The chefs at Big Juan’s tacos y burros serve generously sized quesadillas, burritos, tacos, and enchiladas 24 hours a day. “All of our recipes use fresh ingredients and are made from scratch continually throughout the day, just as if it was prepared in the customer’s own kitchen,” cofounder John Schwimmer says in QSR Magazine. Shrimp, chicken, and carne asada are stuffed inside everything from tortas to street tacos and sautéed envelopes, wheras breakfast items range from burritos with egg and cheese to huevos rancheros.
Under the expert guidance of master chef Shunichi Funakoshiya, Bushi anoints bare platters with savory Asian specialty dishes. A hefty dinner menu silences incessant stomach whines with platters such as spicy garlic shrimp, which blends oceanographic flavors with a garlic sauce ($12.99), or the classic beef teriyaki ($13.99). Wrap chopsticks around an item from the extensive sushi menu, touting such rolled and raw favorites as kani (crab) rolls ($3.50 for 2 pieces) and unagi (freshwater eel) rolls ($4.50 for 2 pieces). Noontime noshing begins with a two-item chuushoku, or lunch, ($9.99) allowing diners to custom-build their meals from exotic morsels such as Korean-style bulgogi—marinated beef sliced thinly enough to be folded into a fortune teller or flightless bulgogi airplane.
For decades, the dedicated pizza purveyors behind Magpies have woven together appealing pies that burst at their dough-seams with ingredients made fresh on-site every day. The expansive menu presents an appetizing array of options. Specialty pies—such as the Godfather, which manages a tightly knit family of mozzarella, swiss, cheddar, and romano cheeses and a meaty gang of Italian sausage, Canadian bacon, and capicola ($2.99 slice, $14.99 12", $17.99 14", and $20.99 16")—carry out quick, efficient digestive hits. Culinary constructioneers, meanwhile, can design their own doughy disc ($2.99 per slice, $10.99 12", $12.99 14", $14.99 16"). Starting with a foundation of New York–style regular, wheat, or crispy-sourdough crust, add a decorative daub of fresh sauce such as house red, tomato pesto, or barbecue sauce. From there, add on cheeses, veggies, and meats (extra ingredients cost $0.50 per slice, $1.49 each for 12", $1.79 each for 14", and $1.99 each for 16")—or indulge your mad scientist by piling together anchovies, fresh cilantro, pineapple, piñon nuts, and feta cheese and then bringing it to life during an electrical storm.
Using a blend of local and imported ingredients, Cafe Italiano’s chefs, Dave and Carla Pursel and their daughter Krystal Adams, handcraft 27 flavors of gelato and sorbetto each day. Since these sweet treats contain less fat than ice cream, eaters can give gastronomic guilt the cold shoulder without sacrificing tastiness. Sample the stracciatella (similar to chocolate chip) or salute taste buds with all-American apple-pie gelato ($5.49 for a 7.5 oz. container). Traditionalists cozy up to classic flavors such as vanilla bean and pistachio ($9.99 for a pint of up to two flavors), and modernists paint culinary canvases with cookie dough, mojito, and spicy chocolate ($16.99 for a quart of up to three flavors). Sugar-free options are also available, as well as a selection of fruity sorbettos. Savory stomachs can snack on margherita pizza, Cafe Italiano’s newest menu item, as frosty jaws are thawed by freshly made lattes and cappuccinos.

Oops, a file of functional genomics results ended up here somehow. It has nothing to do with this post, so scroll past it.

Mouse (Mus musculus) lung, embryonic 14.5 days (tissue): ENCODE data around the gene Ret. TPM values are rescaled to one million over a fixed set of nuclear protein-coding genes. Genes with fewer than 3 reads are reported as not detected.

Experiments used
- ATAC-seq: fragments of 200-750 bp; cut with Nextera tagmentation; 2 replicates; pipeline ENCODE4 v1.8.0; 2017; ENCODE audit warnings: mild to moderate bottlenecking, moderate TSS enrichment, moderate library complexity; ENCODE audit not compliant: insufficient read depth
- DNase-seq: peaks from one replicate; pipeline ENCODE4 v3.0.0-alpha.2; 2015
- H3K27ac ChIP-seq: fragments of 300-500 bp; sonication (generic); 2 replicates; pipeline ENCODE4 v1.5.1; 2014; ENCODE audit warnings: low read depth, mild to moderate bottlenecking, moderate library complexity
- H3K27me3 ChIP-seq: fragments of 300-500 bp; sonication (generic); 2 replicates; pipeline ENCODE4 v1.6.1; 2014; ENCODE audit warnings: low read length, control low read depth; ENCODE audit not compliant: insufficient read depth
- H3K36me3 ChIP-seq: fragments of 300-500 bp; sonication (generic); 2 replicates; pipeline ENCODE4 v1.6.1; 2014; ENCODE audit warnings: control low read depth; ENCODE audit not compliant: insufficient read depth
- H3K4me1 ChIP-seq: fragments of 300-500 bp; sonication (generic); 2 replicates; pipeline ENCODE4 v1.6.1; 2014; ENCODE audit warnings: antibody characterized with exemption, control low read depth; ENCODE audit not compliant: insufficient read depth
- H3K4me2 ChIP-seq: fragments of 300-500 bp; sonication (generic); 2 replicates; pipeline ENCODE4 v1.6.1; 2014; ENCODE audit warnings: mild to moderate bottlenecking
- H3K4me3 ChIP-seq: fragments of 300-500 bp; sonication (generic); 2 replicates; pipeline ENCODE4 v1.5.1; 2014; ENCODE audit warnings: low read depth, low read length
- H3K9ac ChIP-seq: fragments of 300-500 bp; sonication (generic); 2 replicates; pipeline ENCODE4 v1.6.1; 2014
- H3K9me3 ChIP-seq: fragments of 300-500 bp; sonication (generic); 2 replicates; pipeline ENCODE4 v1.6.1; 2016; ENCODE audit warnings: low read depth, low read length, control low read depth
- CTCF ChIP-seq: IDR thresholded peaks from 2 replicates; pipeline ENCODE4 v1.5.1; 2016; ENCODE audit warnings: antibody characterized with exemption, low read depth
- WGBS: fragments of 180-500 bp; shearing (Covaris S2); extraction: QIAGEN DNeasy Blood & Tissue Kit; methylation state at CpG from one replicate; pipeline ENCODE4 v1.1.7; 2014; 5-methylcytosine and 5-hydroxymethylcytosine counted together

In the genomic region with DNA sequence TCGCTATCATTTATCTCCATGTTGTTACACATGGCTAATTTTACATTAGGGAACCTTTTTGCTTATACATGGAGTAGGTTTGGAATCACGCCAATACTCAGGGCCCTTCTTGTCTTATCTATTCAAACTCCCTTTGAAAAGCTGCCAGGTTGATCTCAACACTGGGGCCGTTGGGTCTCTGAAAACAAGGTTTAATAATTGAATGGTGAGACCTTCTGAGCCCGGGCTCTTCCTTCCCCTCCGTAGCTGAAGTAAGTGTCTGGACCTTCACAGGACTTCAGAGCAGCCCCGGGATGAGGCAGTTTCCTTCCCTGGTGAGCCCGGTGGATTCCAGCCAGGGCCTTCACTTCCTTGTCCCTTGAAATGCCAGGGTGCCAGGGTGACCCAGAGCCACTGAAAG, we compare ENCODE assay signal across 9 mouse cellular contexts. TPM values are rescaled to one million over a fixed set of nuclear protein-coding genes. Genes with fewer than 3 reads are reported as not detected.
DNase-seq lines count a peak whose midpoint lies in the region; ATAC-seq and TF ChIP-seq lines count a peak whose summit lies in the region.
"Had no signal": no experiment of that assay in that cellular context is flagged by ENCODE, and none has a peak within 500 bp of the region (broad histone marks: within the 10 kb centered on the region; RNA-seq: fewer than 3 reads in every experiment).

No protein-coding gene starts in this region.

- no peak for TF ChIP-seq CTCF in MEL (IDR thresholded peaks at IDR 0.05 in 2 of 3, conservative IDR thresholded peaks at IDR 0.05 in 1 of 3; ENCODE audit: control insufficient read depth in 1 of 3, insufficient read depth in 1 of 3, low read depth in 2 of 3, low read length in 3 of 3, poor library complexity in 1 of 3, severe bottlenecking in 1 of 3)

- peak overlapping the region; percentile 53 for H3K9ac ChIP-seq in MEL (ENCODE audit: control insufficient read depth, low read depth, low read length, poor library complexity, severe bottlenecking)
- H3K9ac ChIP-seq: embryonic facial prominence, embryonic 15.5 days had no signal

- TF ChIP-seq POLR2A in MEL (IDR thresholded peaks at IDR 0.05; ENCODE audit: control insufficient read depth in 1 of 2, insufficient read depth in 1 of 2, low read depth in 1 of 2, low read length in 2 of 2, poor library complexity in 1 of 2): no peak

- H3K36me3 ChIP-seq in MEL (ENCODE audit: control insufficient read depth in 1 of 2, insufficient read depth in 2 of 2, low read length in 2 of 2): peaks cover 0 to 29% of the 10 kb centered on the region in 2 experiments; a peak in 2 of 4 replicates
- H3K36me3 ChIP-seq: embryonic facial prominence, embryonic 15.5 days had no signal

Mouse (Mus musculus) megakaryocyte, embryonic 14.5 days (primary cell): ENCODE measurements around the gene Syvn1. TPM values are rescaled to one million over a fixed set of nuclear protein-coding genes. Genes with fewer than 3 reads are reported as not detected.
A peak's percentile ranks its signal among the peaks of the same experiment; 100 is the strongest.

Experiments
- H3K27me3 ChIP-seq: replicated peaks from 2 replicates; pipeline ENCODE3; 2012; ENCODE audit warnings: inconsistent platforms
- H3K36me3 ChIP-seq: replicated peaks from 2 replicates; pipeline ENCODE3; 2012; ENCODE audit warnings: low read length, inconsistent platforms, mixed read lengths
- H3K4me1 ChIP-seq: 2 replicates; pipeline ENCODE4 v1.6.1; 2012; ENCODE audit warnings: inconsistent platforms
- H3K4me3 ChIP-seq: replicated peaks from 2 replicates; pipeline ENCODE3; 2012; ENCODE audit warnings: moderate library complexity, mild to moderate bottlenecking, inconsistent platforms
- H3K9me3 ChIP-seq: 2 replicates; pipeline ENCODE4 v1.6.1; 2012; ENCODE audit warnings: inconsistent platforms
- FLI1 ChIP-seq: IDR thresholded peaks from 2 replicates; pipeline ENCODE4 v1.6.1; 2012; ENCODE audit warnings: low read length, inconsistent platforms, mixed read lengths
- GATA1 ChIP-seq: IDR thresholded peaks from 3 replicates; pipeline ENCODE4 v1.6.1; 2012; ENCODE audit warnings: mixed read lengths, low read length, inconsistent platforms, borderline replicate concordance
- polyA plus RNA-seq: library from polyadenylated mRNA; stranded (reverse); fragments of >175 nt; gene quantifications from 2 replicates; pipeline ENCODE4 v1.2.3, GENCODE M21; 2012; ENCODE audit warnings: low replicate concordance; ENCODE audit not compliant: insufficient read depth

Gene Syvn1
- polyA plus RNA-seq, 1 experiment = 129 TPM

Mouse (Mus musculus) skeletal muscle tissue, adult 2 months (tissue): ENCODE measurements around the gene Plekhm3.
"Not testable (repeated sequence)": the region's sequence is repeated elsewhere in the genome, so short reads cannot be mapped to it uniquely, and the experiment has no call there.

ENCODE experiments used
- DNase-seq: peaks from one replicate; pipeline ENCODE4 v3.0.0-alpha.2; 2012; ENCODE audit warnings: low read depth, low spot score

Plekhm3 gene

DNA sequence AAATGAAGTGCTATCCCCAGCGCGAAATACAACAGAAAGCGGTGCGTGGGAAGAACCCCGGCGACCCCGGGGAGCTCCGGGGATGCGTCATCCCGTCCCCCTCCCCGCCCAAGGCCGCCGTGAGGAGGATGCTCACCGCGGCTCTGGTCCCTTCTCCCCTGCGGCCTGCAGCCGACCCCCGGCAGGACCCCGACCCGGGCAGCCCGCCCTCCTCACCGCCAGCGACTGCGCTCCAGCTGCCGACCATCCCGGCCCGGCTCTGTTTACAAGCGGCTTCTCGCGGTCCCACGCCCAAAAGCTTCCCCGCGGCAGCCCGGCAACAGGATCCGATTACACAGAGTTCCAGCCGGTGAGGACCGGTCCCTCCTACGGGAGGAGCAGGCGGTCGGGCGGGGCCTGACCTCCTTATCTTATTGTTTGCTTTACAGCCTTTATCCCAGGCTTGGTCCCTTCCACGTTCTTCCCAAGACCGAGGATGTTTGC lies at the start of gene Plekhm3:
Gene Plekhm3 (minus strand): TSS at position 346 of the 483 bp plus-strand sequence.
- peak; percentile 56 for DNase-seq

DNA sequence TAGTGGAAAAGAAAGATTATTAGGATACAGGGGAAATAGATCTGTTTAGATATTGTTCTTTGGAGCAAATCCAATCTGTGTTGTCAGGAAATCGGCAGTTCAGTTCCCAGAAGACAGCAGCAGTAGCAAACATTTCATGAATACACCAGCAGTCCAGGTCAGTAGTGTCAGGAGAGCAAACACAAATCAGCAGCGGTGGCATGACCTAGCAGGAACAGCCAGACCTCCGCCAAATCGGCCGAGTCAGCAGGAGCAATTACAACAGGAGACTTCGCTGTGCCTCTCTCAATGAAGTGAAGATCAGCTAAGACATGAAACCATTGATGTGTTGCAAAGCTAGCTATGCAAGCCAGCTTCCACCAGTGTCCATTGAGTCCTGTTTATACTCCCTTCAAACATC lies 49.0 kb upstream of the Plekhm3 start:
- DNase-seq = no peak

Brewing just 90 gallons at a time, the brewers at Sentinel Peak Brewing Company nano-brewery maintain tight control on the quality of their beers by hand-crafting such small batches. Often inspired by their travels, the resulting beers include a roster of regulars and a handful of seasonals, such as the Haboob IPA, and the Summer Scorcher Citrus Ale. At the brew-pub, visitors can sip on their ultra-fresh, unfiltered beers alongside an impressive menu of beer-friendly eats, such as soft pretzels and buffalo-chicken paninis.
In the aromatic kitchen at Lodge on the Desert, cider-brined pork chops baste in black-pepper-caramel sauce, and mussels and prickly pear cactus simmer in a tomato-cilantro broth. Such complex pairings helped Chef Ryan Clark earn the title of Iron Chef Tucson for two years running. In addition to forging southwestern-inspired sauces and brines, he bolsters his dishes with locally sourced, organic ingredients.
In keeping with the cuisine’s regional theme, Lodge on the Desert’s dining room showcases desert-inspired decor. Sunlight pours through floor-to-ceiling windows, casting a golden glow on hand-painted wood beams and Mexican tin chandeliers. Outside on the saltillo-tiled patio, a four-sided fireplace allows guests to eat alfresco and accidentally destroy incriminating tax records year-round.